When I wrote last week about the private as refuge from the scouring eyes of the public; that was in part a response to the shock of realising that a Google alert for a name could just as easily capture my little blog as it could any other site.
It’s apparently a fairly common thing for PhD students to take aim at big targets. Maybe they feel the need to make a splash, or maybe they haven’t quite calibrated their academic sense yet. I remember getting some readers’ reports back for an article years ago that talked about the need to soften my criticism of another author in my field. Given the weirdness of blind peer review in a small profession, there’s every chance the reviewer knew, or was, the author in question. When there are only a few hundred of you and you’ll all occupy pretty much the same jobs for life, you learn to be kind, or at least to find less obvious ways to be nasty.
I really ought to have guessed that Graeber might read my post, regardless of the difference in our readership and importance. In a world that includes Google, the anonymity of obscurity is not dependable. And I said some harsh stuff. Phrases like “does almost no work” and “uncritical acceptance”. The sorts of things one might say to a colleague in private, but one ought not say about a respected author one has never met in a different field. If you’re reading this, Professor Graeber, please accept my apology. The Medium post got about 360 hits out of it, so I was more happy than sad (even if I’d rather he became aware of me in a different way).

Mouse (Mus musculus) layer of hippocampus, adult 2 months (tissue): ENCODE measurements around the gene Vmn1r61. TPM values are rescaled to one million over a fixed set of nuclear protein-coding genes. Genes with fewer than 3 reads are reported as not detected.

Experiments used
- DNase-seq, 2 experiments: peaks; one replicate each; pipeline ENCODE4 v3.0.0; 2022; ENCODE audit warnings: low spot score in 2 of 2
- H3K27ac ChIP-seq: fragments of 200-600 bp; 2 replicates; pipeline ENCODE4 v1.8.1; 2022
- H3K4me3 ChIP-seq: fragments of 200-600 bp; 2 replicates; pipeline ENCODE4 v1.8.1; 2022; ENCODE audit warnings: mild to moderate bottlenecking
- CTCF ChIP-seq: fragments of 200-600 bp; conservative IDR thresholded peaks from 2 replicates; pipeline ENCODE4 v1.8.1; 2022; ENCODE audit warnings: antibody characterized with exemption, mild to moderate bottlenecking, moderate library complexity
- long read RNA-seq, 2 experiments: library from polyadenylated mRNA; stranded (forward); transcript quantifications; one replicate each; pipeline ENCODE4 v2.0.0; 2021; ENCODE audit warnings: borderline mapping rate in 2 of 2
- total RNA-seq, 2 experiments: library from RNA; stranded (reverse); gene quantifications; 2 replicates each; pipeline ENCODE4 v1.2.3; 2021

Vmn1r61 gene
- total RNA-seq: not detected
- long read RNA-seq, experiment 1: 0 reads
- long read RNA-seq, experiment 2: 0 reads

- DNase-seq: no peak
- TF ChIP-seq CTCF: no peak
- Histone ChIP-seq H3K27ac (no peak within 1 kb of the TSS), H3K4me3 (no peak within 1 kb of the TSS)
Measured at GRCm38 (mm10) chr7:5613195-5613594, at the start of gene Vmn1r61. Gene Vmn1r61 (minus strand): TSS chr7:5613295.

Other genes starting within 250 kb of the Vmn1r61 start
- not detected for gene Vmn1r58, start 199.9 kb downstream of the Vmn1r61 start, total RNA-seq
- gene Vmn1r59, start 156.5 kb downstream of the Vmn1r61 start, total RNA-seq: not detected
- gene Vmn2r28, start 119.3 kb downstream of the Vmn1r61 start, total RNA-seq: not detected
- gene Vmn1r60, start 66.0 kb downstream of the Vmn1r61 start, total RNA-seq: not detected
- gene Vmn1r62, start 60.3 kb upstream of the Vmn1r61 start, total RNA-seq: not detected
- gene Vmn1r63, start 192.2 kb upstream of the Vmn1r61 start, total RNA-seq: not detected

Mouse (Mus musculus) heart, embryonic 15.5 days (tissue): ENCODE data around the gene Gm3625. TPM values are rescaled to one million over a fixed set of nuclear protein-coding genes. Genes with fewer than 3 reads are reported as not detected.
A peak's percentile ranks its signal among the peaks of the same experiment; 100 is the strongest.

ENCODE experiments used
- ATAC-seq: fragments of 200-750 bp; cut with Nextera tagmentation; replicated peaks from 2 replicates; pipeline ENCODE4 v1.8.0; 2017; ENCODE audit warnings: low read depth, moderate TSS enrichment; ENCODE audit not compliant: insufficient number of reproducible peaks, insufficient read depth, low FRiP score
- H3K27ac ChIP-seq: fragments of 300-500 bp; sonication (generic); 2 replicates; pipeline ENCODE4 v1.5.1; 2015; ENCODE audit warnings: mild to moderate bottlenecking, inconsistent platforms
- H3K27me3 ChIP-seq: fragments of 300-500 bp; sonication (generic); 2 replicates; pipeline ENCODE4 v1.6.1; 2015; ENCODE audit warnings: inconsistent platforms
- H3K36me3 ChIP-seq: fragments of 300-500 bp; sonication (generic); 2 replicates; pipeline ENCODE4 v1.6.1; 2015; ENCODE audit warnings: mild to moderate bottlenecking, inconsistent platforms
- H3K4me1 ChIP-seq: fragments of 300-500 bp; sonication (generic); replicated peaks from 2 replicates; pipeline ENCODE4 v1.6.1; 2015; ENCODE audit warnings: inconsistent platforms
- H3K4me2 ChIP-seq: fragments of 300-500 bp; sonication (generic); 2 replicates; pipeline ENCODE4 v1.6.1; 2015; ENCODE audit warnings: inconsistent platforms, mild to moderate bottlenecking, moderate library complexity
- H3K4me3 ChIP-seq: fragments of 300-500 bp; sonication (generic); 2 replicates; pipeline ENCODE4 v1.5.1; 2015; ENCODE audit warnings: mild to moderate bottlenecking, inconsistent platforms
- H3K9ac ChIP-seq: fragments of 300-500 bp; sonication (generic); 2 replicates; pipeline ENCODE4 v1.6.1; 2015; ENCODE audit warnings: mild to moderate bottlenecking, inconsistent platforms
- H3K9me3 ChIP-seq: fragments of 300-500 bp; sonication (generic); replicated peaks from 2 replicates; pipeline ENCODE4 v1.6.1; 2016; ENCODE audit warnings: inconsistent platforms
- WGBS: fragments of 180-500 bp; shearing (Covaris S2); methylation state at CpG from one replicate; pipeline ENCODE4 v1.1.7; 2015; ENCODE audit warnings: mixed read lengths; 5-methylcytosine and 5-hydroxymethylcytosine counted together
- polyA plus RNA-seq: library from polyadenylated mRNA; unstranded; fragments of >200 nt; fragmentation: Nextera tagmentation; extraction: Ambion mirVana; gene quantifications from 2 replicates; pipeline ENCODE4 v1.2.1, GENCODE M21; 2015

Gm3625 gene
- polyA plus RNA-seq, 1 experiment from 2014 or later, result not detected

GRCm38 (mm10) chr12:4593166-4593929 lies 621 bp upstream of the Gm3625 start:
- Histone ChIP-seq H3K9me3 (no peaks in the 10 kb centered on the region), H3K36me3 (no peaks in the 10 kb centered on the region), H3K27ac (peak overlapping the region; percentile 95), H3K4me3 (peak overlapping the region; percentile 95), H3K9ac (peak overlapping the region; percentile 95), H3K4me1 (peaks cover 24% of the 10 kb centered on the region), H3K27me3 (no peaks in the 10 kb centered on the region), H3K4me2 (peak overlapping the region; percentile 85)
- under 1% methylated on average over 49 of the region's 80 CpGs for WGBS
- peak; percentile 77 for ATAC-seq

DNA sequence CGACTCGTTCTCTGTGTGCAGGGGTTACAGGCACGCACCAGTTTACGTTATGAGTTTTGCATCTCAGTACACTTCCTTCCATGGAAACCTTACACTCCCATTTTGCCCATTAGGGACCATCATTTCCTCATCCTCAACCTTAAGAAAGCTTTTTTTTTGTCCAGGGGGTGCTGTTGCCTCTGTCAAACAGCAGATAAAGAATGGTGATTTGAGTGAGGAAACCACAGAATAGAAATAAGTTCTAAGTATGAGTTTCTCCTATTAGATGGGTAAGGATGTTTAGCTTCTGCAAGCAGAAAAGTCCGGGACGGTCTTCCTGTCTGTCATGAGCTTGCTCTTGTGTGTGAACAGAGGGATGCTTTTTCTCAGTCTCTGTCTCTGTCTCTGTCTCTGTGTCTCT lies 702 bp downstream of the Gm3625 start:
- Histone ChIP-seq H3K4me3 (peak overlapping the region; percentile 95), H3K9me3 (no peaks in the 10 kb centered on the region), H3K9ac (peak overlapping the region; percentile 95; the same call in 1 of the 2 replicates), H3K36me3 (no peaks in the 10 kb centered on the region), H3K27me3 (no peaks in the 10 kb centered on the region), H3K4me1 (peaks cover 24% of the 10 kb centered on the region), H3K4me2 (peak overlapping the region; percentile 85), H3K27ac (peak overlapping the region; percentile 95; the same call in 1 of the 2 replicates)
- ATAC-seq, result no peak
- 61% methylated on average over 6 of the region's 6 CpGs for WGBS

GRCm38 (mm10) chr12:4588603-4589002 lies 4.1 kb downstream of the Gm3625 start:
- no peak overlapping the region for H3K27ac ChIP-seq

But then, it got selected by the Medium editors to be run as a feature. It’s now had 14,400 views — which is the largest audience I’ve ever reached by around 4,000 hits (the previous best was this piece I wrote on the ANZACs for Junkee). The views racked up awfully fast, and I pushed myself to write a couple more pieces in the hopes they’d get a bit of splashback from the featured article.
Probably the hardest part of writing without an editor is choosing the title of your posts. On my blog, I can call them whatever I want, because I sort of don’t care about clicks. On Medium, where I’m trying to figure out how to make money for my work, I’m learning how to tread carefully between clickbait and summary. The first post on my blog after my Bullshit Jobs piece got featured was titled “Is a History of Work a History of Everything?” Innocuous enough, right? It sure as hell wouldn’t do for Medium. So I rather rashly called it “Work is Slavery, Work is Violence” and whacked a bit of Soviet Propaganda on it as a feature image. Nuanced, hey?